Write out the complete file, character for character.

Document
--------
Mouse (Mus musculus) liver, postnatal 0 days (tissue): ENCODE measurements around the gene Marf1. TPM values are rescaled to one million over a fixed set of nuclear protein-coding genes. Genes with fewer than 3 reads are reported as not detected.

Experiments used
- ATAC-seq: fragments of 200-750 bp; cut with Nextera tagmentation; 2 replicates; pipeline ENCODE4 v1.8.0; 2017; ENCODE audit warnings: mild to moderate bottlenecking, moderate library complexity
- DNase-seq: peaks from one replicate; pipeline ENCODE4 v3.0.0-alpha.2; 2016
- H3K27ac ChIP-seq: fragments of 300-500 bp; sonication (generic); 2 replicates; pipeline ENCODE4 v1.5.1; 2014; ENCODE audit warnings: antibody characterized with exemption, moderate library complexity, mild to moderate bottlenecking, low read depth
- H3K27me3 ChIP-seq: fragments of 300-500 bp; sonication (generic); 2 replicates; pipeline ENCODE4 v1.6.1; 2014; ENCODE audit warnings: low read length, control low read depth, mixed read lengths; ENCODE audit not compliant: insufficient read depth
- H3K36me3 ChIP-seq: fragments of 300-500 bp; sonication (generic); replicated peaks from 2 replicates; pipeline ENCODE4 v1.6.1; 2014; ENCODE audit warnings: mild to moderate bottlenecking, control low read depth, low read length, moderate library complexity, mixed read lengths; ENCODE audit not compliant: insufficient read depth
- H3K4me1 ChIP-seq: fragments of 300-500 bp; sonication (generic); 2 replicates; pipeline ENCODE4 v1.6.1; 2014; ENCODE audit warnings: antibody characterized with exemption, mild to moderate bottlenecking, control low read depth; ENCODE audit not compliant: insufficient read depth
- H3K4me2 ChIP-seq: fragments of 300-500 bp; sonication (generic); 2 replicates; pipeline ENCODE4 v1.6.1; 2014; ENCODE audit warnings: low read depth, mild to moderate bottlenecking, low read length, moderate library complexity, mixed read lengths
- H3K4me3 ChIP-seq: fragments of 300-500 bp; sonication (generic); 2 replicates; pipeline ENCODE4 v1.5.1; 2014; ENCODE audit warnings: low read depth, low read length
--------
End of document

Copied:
Mouse (Mus musculus) liver, postnatal 0 days (tissue): ENCODE measurements around the gene Marf1. TPM values are rescaled to one million over a fixed set of nuclear protein-coding genes. Genes with fewer than 3 reads are reported as not detected.

Experiments used
- ATAC-seq: fragments of 200-750 bp; cut with Nextera tagmentation; 2 replicates; pipeline ENCODE4 v1.8.0; 2017; ENCODE audit warnings: mild to moderate bottlenecking, moderate library complexity
- DNase-seq: peaks from one replicate; pipeline ENCODE4 v3.0.0-alpha.2; 2016
- H3K27ac ChIP-seq: fragments of 300-500 bp; sonication (generic); 2 replicates; pipeline ENCODE4 v1.5.1; 2014; ENCODE audit warnings: antibody characterized with exemption, moderate library complexity, mild to moderate bottlenecking, low read depth
- H3K27me3 ChIP-seq: fragments of 300-500 bp; sonication (generic); 2 replicates; pipeline ENCODE4 v1.6.1; 2014; ENCODE audit warnings: low read length, control low read depth, mixed read lengths; ENCODE audit not compliant: insufficient read depth
- H3K36me3 ChIP-seq: fragments of 300-500 bp; sonication (generic); replicated peaks from 2 replicates; pipeline ENCODE4 v1.6.1; 2014; ENCODE audit warnings: mild to moderate bottlenecking, control low read depth, low read length, moderate library complexity, mixed read lengths; ENCODE audit not compliant: insufficient read depth
- H3K4me1 ChIP-seq: fragments of 300-500 bp; sonication (generic); 2 replicates; pipeline ENCODE4 v1.6.1; 2014; ENCODE audit warnings: antibody characterized with exemption, mild to moderate bottlenecking, control low read depth; ENCODE audit not compliant: insufficient read depth
- H3K4me2 ChIP-seq: fragments of 300-500 bp; sonication (generic); 2 replicates; pipeline ENCODE4 v1.6.1; 2014; ENCODE audit warnings: low read depth, mild to moderate bottlenecking, low read length, moderate library complexity, mixed read lengths
- H3K4me3 ChIP-seq: fragments of 300-500 bp; sonication (generic); 2 replicates; pipeline ENCODE4 v1.5.1; 2014; ENCODE audit warnings: low read depth, low read length